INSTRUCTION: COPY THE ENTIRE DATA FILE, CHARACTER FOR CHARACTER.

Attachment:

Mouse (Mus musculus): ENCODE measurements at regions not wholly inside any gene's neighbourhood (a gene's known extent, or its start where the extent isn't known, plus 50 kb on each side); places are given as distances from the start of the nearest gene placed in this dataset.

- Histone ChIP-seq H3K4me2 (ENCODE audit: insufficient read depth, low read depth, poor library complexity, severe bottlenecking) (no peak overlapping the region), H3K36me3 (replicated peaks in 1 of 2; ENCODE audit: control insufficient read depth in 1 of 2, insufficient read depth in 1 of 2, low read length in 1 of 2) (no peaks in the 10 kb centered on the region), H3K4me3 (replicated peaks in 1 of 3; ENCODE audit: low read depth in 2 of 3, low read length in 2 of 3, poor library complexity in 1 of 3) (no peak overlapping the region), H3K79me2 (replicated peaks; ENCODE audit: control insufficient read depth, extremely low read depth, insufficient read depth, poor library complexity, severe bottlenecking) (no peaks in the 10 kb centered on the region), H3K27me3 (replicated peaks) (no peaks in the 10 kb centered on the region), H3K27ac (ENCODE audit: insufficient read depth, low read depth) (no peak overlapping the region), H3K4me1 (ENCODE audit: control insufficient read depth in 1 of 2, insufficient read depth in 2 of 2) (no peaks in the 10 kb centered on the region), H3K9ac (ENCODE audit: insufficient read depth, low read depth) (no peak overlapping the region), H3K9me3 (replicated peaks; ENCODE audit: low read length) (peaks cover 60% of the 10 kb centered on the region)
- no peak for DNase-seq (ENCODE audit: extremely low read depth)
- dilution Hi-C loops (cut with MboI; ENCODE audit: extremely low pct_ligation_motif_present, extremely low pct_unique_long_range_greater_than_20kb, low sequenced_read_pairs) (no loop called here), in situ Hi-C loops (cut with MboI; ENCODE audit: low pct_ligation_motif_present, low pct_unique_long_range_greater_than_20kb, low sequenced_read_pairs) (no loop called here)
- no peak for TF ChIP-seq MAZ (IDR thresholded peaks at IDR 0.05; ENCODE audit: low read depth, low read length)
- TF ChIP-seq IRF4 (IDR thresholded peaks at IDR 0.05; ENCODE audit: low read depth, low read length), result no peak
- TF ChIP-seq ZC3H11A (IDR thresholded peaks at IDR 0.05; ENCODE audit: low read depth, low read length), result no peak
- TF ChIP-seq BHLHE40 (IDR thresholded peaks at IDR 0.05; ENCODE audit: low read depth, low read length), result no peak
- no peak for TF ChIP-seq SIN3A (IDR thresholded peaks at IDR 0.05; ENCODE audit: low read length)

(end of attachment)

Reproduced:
Mouse (Mus musculus): ENCODE measurements at regions not wholly inside any gene's neighbourhood (a gene's known extent, or its start where the extent isn't known, plus 50 kb on each side); places are given as distances from the start of the nearest gene placed in this dataset.

- Histone ChIP-seq H3K4me2 (ENCODE audit: insufficient read depth, low read depth, poor library complexity, severe bottlenecking) (no peak overlapping the region), H3K36me3 (replicated peaks in 1 of 2; ENCODE audit: control insufficient read depth in 1 of 2, insufficient read depth in 1 of 2, low read length in 1 of 2) (no peaks in the 10 kb centered on the region), H3K4me3 (replicated peaks in 1 of 3; ENCODE audit: low read depth in 2 of 3, low read length in 2 of 3, poor library complexity in 1 of 3) (no peak overlapping the region), H3K79me2 (replicated peaks; ENCODE audit: control insufficient read depth, extremely low read depth, insufficient read depth, poor library complexity, severe bottlenecking) (no peaks in the 10 kb centered on the region), H3K27me3 (replicated peaks) (no peaks in the 10 kb centered on the region), H3K27ac (ENCODE audit: insufficient read depth, low read depth) (no peak overlapping the region), H3K4me1 (ENCODE audit: control insufficient read depth in 1 of 2, insufficient read depth in 2 of 2) (no peaks in the 10 kb centered on the region), H3K9ac (ENCODE audit: insufficient read depth, low read depth) (no peak overlapping the region), H3K9me3 (replicated peaks; ENCODE audit: low read length) (peaks cover 60% of the 10 kb centered on the region)
- no peak for DNase-seq (ENCODE audit: extremely low read depth)
- dilution Hi-C loops (cut with MboI; ENCODE audit: extremely low pct_ligation_motif_present, extremely low pct_unique_long_range_greater_than_20kb, low sequenced_read_pairs) (no loop called here), in situ Hi-C loops (cut with MboI; ENCODE audit: low pct_ligation_motif_present, low pct_unique_long_range_greater_than_20kb, low sequenced_read_pairs) (no loop called here)
- no peak for TF ChIP-seq MAZ (IDR thresholded peaks at IDR 0.05; ENCODE audit: low read depth, low read length)
- TF ChIP-seq IRF4 (IDR thresholded peaks at IDR 0.05; ENCODE audit: low read depth, low read length), result no peak
- TF ChIP-seq ZC3H11A (IDR thresholded peaks at IDR 0.05; ENCODE audit: low read depth, low read length), result no peak
- TF ChIP-seq BHLHE40 (IDR thresholded peaks at IDR 0.05; ENCODE audit: low read depth, low read length), result no peak
- no peak for TF ChIP-seq SIN3A (IDR thresholded peaks at IDR 0.05; ENCODE audit: low read length)